Red Hat JBoss Fuse

Apache CXF Development Guide

Develop applications with Apache CXF Web services

Red Hat

Version 6.1

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22 Dec 2014

Abstract

REVISIT -
I. Writing WSDL Contracts
1. Introducing WSDL Contracts
1.1. Structure of a WSDL document
1.2. WSDL elements
1.3. Designing a contract
2. Defining Logical Data Units
2.1. Mapping data into logical data units
2.2. Adding data units to a contract
2.3. XML Schema simple types
2.4. Defining complex data types
2.4.1. Defining data structures
2.4.2. Defining arrays
2.4.3. Defining types by extension
2.4.4. Defining types by restriction
2.4.5. Defining enumerated types
2.5. Defining elements
3. Defining Logical Messages Used by a Service
4. Defining Your Logical Interfaces
II. Web Services Bindings
5. Understanding Bindings in WSDL
6. Using SOAP 1.1 Messages
6.1. Adding a SOAP 1.1 Binding
6.2. Adding SOAP Headers to a SOAP 1.1 Binding
7. Using SOAP 1.2 Messages
7.1. Adding a SOAP 1.2 Binding to a WSDL Document
7.2. Adding Headers to a SOAP 1.2 Message
8. Sending Binary Data Using SOAP with Attachments
9. Sending Binary Data with SOAP MTOM
9.1. Annotating Data Types to use MTOM
9.2. Enabling MTOM
9.2.1. Using JAX-WS APIs
9.2.2. Using configuration
10. Using XML Documents
III. Web Services Transports
11. Understanding How Endpoints are Defined in WSDL
12. Using HTTP
12.1. Adding a Basic HTTP Endpoint
12.2. Configuring a Consumer
12.2.1. Using Configuration
12.2.2. Using WSDL
12.2.3. Consumer Cache Control Directives
12.3. Configuring a Service Provider
12.3.1. Using Configuration
12.3.2. Using WSDL
12.3.3. Service Provider Cache Control Directives
12.4. Configuring the Jetty Runtime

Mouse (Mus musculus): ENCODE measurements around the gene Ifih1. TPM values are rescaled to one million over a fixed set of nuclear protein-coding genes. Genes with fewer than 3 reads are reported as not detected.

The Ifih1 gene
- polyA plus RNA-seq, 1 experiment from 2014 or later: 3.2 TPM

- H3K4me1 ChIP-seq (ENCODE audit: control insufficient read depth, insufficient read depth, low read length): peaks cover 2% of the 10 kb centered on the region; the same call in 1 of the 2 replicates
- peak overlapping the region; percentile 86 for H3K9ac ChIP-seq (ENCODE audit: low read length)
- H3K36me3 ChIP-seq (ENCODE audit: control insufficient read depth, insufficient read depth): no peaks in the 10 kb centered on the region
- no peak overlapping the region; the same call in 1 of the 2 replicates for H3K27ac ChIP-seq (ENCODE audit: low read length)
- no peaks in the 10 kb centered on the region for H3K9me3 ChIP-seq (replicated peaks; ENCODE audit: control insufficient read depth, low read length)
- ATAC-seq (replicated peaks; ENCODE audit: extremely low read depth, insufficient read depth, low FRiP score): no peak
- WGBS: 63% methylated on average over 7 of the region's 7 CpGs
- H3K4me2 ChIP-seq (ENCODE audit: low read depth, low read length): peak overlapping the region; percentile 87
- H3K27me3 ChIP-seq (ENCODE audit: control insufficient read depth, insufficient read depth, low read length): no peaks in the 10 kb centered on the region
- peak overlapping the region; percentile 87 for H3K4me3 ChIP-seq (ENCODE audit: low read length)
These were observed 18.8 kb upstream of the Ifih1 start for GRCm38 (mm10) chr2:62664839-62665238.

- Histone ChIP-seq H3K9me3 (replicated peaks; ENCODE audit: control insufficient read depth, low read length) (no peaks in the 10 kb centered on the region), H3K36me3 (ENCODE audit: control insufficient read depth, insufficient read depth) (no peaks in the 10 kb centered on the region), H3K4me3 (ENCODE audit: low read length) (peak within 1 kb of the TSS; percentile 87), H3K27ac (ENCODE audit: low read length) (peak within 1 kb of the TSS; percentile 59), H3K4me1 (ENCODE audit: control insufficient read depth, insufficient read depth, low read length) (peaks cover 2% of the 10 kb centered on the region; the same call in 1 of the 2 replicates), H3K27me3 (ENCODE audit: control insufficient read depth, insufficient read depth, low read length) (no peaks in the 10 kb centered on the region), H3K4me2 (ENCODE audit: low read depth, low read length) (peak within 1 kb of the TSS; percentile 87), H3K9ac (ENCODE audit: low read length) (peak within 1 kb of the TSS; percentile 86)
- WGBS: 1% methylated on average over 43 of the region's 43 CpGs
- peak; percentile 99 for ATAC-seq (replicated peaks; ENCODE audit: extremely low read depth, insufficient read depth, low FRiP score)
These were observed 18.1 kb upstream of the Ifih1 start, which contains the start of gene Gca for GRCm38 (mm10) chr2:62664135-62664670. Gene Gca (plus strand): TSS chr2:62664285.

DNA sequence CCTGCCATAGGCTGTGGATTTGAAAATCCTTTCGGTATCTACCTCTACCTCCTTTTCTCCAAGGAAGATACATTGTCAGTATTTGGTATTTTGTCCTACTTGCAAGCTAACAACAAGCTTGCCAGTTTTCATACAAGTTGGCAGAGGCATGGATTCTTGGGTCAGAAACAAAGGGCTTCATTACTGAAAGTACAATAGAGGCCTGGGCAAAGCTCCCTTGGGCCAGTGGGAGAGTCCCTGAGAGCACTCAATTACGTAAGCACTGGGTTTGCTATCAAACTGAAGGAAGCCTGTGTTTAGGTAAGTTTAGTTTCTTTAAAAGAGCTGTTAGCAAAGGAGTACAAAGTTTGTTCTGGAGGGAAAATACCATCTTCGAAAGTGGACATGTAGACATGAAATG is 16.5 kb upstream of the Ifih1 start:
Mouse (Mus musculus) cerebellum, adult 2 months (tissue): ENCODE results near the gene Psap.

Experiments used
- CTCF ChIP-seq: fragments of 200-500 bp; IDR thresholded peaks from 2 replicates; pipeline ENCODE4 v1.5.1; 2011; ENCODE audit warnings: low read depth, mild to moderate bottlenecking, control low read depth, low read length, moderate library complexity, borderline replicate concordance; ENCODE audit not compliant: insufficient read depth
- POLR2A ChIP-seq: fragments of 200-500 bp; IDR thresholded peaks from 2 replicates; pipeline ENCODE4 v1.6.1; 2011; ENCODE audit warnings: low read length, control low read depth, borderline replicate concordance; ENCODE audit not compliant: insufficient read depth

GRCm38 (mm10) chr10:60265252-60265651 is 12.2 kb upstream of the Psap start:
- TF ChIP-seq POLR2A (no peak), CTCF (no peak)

12.5. Configuring the Netty Runtime
12.6. Using the HTTP Transport in Decoupled Mode
13. Using SOAP Over JMS
13.1. Basic configuration
13.2. JMS URIs
13.3. WSDL extensions
14. Using Generic JMS
14.1. Using the JMS configuration bean
14.2. Using WSDL to configure JMS
14.2.1. Basic JMS configuration
14.2.2. JMS client configuration
14.2.3. JMS provider configuration
14.3. Using a Named Reply Destination
A. Integrating with Apache ActiveMQ
B. Conduits
IV. Configuring Web Service Endpoints
15. Configuring JAX-WS Endpoints
15.1. Configuring Service Providers
15.1.1. Using the jaxws:endpoint Element
15.1.2. Using the jaxws:server Element
15.1.3. Adding Functionality to Service Providers
15.2. Configuring Consumer Endpoints
16. Apache CXF Logging
16.1. Overview of Apache CXF Logging
16.2. Simple Example of Using Logging
16.3. Default logging configuration file
16.3.1. Configuring Logging Output
16.3.2. Configuring Logging Levels
16.4. Enabling Logging at the Command Line
16.5. Logging for Subsystems and Services
16.6. Logging Message Content
17. Deploying WS-Addressing
17.1. Introduction to WS-Addressing
17.2. WS-Addressing Interceptors
17.3. Enabling WS-Addressing
17.4. Configuring WS-Addressing Attributes
18. Enabling Reliable Messaging
18.1. Introduction to WS-RM
18.2. WS-RM Interceptors
18.3. Enabling WS-RM
18.4. Configuring WS-RM
18.4.1. Configuring Apache CXF-Specific WS-RM Attributes
18.4.2. Configuring Standard WS-RM Policy Attributes
18.4.3. WS-RM Configuration Use Cases
18.5. Configuring WS-RM Persistence
19. Enabling High Availability
19.1. Introduction to High Availability
19.2. Enabling HA with Static Failover
19.3. Configuring HA with Static Failover